• Octo­ber 2018

    In Octo­ber 2018, PJM sub­mit­ted to FERC two pro­pos­als for redesign­ing its capac­i­ty mar­ket rules in response to FERC’s June 2018 order. The pro­pos­als would remove state-sup­port­ed clean ener­gy from the capac­i­ty mar­ket and would insti­tute a strict price floor for the remain­ing resources, which could sig­nif­i­cant­ly increase con­sumers’ costs.

  • Octo­ber 2018

    Illi­nois Attor­ney Gen­er­al Lisa Madi­gan sub­mit­ted com­ments on PJM’s pro­pos­als, request­ing that FERC insti­tute a min­i­mum price mech­a­nism in a man­ner that does not raise capac­i­ty mar­ket prices to unjust and unrea­son­able lev­els. The com­ments also urged FERC to pro­vide states with suf­fi­cient time to adjust state-lev­el poli­cies in response to the final­ized capac­i­ty mar­ket rules. Final com­ments on PJM’s pro­posed capac­i­ty mar­ket rules were due to FERC on Novem­ber 62018.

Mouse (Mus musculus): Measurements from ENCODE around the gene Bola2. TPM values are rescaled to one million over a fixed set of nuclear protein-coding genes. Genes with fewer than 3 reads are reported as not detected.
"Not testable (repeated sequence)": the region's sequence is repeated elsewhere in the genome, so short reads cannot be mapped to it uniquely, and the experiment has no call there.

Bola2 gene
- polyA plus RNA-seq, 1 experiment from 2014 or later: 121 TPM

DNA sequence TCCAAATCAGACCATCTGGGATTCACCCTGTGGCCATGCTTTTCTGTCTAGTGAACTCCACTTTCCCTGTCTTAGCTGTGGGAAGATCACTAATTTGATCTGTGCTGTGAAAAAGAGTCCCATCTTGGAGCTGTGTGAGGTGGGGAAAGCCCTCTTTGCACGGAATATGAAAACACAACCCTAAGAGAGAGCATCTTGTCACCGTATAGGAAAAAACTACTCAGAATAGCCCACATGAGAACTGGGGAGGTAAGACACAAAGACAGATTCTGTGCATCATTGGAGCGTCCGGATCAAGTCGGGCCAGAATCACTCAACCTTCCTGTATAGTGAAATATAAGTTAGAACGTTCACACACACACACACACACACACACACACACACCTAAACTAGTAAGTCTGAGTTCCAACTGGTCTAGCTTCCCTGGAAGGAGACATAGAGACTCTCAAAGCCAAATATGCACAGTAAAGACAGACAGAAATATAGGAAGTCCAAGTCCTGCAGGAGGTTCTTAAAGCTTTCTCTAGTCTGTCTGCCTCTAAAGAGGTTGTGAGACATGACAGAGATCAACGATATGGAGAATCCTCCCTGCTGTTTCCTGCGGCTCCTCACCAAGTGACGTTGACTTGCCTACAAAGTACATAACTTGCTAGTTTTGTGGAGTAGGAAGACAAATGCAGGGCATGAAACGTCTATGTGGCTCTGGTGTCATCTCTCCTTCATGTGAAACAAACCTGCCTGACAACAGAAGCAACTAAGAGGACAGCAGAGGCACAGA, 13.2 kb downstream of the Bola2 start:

• Novem­ber 2018

    On Novem­ber 6, 2018, sev­er­al state attor­neys gen­er­al filed final com­ments opposed to PJM’s pro­pos­als that would penal­ize state clean ener­gy poli­cies in the PJM region. Wash­ing­ton, D.C. Attor­ney Gen­er­al Karl Racine filed com­ments that object­ed to FERC’s con­clu­sion that state clean ener­gy pro­grams are out-of-mar­ket” forces that dis­tort the capac­i­ty mar­ket and urged FERC to adopt capac­i­ty mar­ket rules that do not improp­er­ly blunt and intrude upon state clean ener­gy pref­er­ences. Sim­i­lar­ly, New Jer­sey Attor­ney Gen­er­al Gur­bir Gre­w­al filed com­ments on behalf of the New Jer­sey Board of Pub­lic Util­i­ties demand­ing that FERC not dis­crim­i­nate against valid state poli­cies in sup­port of clean ener­gy devel­op­ment and adopt mar­ket rules that do not attempt to mit­i­gate the eco­nom­i­cal­ly effi­cient effects of clean ener­gy gen­er­a­tion. Once again, Illi­nois Attor­ney Gen­er­al Madi­gan request­ed that FERC take steps to guard against increas­es in the clear­ing price of capac­i­ty mar­ket auctions.